Before I settled on a Computer Science major, I tried mechanical engineering for a while.
(editor’s note: I dropped out of high school my senior year, got my GED, and finished my first quarter of classes at John C Calhoun Community College before my senior class graduated. I figured I was ahead of the curve.
It took me thirteen years, five majors, and three wives to get a Bachelor’s degree. I was not ahead of the curve – I missed the curve and hit the ditch.)
In my Materials Science class, I recall that they said that stress was the load placed on a material, and strain was the deformation of the material under stress. Materials can be classified by how much strain happens over how much stress – a stress/strain graph:
I’m sick today. I’ve been hit with a cold that has knocked me out.
In discussing this w/my triathlon training group today, I found myself typing the following post:
Interesting; this last eight months are probably off the charts, stress-wise; Mom dying, hearing from my boss that I needed to find another job, putting the house in Phoenix up for sale, the job search, staging the house, losing my job the day that the house sold, getting packed up and out of the house in about ten days, decided which offer to take, moving ourselves to Salt Lake, getting here and buying a house the first day, then two weeks on Isla Mujeres which should have been restful but we did five scuba dives and I wrecked the motor scooter (and had to get inside and outside stitches), starting the new job while living in a friend’s guest room, going to Pleasanton for five weeks of brain-melting tech training, while there starting triathlon training, coming back to Salt Lake to find out that the brain-melting was by no means over and picking up my training volume a lot.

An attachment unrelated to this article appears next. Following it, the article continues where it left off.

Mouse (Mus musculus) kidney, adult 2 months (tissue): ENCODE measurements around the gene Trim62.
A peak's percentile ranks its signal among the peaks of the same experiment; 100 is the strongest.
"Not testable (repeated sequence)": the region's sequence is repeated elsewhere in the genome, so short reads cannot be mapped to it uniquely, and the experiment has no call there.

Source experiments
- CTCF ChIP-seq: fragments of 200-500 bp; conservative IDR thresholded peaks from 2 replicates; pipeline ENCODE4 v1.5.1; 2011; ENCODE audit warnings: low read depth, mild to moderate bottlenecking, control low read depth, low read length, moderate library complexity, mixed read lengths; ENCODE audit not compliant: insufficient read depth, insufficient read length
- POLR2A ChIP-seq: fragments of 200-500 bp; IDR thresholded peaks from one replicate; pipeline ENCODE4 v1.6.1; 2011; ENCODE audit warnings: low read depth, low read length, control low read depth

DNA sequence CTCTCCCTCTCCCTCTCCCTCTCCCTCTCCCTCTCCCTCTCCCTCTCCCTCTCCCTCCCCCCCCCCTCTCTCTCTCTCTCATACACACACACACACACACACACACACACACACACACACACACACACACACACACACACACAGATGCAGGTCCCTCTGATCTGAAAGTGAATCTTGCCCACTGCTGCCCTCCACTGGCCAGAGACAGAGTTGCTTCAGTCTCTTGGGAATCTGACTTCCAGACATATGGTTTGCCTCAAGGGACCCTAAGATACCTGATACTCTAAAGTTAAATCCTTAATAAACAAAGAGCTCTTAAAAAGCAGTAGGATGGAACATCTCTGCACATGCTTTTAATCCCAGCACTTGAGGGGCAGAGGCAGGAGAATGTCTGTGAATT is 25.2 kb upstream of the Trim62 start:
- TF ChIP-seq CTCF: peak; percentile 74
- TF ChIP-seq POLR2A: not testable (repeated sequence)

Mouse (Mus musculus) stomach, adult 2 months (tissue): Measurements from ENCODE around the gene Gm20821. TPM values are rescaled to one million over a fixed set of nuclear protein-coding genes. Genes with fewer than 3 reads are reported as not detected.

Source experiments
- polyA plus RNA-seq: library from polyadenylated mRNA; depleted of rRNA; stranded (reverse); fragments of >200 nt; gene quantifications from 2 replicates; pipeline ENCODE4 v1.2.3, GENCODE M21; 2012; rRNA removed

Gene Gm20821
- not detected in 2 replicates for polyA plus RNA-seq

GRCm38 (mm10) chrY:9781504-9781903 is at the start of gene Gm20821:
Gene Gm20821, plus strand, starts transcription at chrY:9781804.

Wow. Reading that, I’m surprised that I’m still alive – getting sick should be expected. And on top of all that, ski season started – what, have days off when I’m not skiing? Are you crazy?
Given my spiritual disciplines, I’m probably better equipped to deal with this sort of stuff than most folks – there’s the old story about the priest in St. Louis who had helped the local drunks start the first AA group in that city. On the day Pearl Harbor got hit, Father Ed Dowling ran into one of the newly sober drunks, and was surprised to find him sober, level-heading and talking more about AA than about Pearl Harbor.
When Father Ed asked him how he could roll with a punch like that, the AA said “Well, Father, we drunks have already had our own personal Pearl Harbors, so this one doesn’t shake us up that much.”
However, I have a suspicion that being able to roll with punches so easily also means that I get myself into punchy situations with less caution, because I am not that worried about them (most of them – job stuff has always freaked me out). The guy at the gym who can bench press 300 lbs doesn’t say “I’ll just do 250, and keep things easy” – no, he keeps trying to bench 305.
But this year, I may have overdone it – as though the above weightlifter tried to bench 350 and found himself pinned under the bar, with it squeezing the air out of his lungs, keeping him from calling for help.
This leaves me thinking that I should take it easy for a while. But how would I do that? Can’t quit work – Ethel likes eating and paying the bills. Can’t stop triathlon training – there’s a Half Ironman in four months. Can’t stop skiing – that wouldn’t make any sense; to pay a Park City mortgage for a New Jersey lifestyle would be just plain dumb.
And I am not about to cut back on meetings – heck, I probably need MORE meetings under these conditions.
So the only possibility is – I have to kill Lucy, the World’s Dumbest Cocker Spaniel.
Okay, maybe that won’t reduce my stress levels much. But it’s worth a try.